International Women’s Day is a reminder to celebrate the great achievements that society has made in recognizing the equality of women. “Canadian girls have many more role models and they have many more opportunities in every aspect of life. They also have the right to be involved in politics. This is worthy of celebration,” said Elizabeth May, Leader of the Green Party of Canada and Member of Parliament for Saanich–Gulf Islands. “But there is still a long road ahead. International Women’s Day is also a day to recognize that we have to continue the work for gender equality.”
Within the past three years, we have seen a huge change in the Canadian political landscape. Following historic gains in the 2011 election, furthered by the recent by-elections, have resulted in an all-time high percentage of 25% of women elected to Parliament. More Canadians than ever are now governed by premiers who are women as four provinces have women at their helm.
As the only woman leader of a parliamentary party, Elizabeth May insists on Canada continuing to work toward increasing the representation of women in Parliament, but warns about their stereotyping:
“Women represent over half of the population of Canada, yet only 25 percent of Parliamentarians are women,” she said. “Adding to that, when women are elected there is still stereotyping of their roles and abilities, media imbalances in their treatment, and a rampant sexist perception of their conduct and behaviour.”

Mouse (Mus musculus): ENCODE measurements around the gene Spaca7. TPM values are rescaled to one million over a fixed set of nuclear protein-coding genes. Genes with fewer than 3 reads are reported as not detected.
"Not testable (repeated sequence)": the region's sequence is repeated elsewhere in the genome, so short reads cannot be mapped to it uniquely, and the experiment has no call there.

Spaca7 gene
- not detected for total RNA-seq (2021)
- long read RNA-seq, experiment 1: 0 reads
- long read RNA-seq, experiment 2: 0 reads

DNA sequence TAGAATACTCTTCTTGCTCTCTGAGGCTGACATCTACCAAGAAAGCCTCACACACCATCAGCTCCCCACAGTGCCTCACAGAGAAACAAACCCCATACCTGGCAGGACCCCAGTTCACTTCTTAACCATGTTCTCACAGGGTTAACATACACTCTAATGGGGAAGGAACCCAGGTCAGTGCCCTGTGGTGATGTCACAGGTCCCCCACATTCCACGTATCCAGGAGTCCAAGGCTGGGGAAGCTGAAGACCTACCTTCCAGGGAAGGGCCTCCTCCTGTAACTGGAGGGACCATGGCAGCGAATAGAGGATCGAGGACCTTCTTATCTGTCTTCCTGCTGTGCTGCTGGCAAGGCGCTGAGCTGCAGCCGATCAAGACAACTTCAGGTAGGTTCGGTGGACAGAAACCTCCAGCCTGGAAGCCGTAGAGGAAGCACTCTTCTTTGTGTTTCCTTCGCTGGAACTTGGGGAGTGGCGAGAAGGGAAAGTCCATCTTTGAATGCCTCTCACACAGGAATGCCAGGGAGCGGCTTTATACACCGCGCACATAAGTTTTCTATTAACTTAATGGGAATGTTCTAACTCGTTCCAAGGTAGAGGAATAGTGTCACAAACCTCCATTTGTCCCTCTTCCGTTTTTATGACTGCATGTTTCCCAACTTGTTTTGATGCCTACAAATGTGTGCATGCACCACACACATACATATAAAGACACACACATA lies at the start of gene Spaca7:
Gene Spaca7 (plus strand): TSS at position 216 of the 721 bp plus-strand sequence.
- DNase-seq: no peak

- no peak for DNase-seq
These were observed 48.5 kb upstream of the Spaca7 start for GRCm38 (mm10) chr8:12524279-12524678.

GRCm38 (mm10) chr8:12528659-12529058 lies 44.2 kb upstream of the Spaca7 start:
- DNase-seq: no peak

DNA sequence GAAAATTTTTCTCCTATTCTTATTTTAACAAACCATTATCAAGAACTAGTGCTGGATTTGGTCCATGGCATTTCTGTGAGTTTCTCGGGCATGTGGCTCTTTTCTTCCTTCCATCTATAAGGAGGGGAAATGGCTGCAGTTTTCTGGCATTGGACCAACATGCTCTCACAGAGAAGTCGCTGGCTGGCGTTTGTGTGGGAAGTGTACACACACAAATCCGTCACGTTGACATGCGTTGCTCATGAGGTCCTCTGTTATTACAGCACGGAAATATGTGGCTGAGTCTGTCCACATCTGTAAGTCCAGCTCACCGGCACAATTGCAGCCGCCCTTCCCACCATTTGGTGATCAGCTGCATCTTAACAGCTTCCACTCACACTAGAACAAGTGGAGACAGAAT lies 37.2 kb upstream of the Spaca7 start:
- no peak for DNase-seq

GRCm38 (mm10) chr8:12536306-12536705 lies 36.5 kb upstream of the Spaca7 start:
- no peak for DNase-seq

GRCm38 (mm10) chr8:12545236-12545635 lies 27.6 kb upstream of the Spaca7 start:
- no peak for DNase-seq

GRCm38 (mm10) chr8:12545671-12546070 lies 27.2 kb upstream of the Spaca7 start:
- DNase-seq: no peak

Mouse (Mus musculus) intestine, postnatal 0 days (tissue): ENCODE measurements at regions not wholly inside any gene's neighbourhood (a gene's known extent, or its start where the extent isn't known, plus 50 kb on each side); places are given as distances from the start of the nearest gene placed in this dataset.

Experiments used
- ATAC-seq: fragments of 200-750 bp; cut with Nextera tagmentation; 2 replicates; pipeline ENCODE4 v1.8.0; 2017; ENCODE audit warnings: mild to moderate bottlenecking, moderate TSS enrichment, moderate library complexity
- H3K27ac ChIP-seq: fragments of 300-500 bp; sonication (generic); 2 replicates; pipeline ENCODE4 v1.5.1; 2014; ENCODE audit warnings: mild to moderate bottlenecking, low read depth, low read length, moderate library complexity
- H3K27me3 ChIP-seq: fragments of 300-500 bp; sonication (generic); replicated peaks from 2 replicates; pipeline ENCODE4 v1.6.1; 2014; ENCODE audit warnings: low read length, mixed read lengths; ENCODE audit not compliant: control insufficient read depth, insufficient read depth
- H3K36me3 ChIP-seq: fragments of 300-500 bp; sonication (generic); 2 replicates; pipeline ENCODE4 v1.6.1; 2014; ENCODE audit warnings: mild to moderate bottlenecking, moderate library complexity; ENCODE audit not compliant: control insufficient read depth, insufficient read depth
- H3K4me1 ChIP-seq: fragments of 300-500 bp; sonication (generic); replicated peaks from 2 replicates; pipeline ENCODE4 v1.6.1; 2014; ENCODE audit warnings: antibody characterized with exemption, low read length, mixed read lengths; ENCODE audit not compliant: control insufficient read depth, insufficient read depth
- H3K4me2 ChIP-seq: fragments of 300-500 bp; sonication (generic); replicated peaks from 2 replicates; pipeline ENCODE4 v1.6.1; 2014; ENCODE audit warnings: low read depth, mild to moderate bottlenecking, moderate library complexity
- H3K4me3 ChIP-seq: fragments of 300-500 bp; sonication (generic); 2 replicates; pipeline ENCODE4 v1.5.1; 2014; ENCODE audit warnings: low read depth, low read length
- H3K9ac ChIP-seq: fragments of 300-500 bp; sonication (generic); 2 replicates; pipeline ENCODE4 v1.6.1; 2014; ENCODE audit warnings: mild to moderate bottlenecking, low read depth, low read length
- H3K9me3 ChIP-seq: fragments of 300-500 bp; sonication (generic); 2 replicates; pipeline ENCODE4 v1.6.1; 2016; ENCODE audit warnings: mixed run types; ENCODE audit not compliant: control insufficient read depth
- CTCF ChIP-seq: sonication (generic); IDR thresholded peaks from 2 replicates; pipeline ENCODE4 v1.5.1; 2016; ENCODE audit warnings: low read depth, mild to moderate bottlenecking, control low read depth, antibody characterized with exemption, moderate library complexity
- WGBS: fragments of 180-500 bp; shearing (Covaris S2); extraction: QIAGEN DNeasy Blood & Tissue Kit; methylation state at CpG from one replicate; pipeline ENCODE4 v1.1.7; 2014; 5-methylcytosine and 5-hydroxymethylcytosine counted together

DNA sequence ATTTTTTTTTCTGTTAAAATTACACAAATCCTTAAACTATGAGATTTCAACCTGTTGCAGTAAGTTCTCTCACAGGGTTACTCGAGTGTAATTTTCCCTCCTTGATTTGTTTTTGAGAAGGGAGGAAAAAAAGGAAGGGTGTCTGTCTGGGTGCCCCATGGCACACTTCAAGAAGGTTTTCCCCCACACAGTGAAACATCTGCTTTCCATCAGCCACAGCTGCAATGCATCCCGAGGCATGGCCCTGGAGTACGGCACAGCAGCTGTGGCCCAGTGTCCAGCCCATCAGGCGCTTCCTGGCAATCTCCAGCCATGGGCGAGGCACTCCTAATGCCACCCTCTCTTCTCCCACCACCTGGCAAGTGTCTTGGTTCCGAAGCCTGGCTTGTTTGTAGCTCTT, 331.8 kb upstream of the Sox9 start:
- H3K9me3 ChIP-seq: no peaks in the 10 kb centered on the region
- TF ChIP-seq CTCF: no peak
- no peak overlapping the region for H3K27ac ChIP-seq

Sexism made the news recently in Ottawa. University of Ottawa Chancellor and former Governor General Michaëlle Jean and University of Ottawa President Allan Rock held a press conference on Thursday to announce the establishment of a task force to look at how to combat sexist behaviour and violence against women. The announcement came in the wake of a scandal involving a less than appropriate chat by students and a sex assault probe of the school’s men’s hockey team.